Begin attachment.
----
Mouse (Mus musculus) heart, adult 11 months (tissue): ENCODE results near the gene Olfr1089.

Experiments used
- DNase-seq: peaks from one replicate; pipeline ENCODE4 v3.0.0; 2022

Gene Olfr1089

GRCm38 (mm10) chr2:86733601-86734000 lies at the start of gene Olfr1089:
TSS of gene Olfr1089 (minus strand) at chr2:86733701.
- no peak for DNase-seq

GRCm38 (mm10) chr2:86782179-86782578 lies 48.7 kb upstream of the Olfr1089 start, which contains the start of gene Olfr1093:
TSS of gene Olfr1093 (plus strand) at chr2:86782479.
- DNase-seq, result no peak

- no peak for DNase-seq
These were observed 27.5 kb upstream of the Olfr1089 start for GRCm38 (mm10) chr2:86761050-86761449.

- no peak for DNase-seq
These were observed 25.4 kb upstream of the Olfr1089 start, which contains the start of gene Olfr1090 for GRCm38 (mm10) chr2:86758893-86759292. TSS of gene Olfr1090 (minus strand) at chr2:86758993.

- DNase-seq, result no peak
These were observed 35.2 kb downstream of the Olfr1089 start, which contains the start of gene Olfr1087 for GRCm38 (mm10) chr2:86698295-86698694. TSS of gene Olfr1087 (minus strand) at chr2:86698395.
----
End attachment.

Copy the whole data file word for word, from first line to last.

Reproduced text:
Mouse (Mus musculus) heart, adult 11 months (tissue): ENCODE results near the gene Olfr1089.

Experiments used
- DNase-seq: peaks from one replicate; pipeline ENCODE4 v3.0.0; 2022

Gene Olfr1089

GRCm38 (mm10) chr2:86733601-86734000 lies at the start of gene Olfr1089:
TSS of gene Olfr1089 (minus strand) at chr2:86733701.
- no peak for DNase-seq

GRCm38 (mm10) chr2:86782179-86782578 lies 48.7 kb upstream of the Olfr1089 start, which contains the start of gene Olfr1093:
TSS of gene Olfr1093 (plus strand) at chr2:86782479.
- DNase-seq, result no peak

- no peak for DNase-seq
These were observed 27.5 kb upstream of the Olfr1089 start for GRCm38 (mm10) chr2:86761050-86761449.

- no peak for DNase-seq
These were observed 25.4 kb upstream of the Olfr1089 start, which contains the start of gene Olfr1090 for GRCm38 (mm10) chr2:86758893-86759292. TSS of gene Olfr1090 (minus strand) at chr2:86758993.

- DNase-seq, result no peak
These were observed 35.2 kb downstream of the Olfr1089 start, which contains the start of gene Olfr1087 for GRCm38 (mm10) chr2:86698295-86698694. TSS of gene Olfr1087 (minus strand) at chr2:86698395.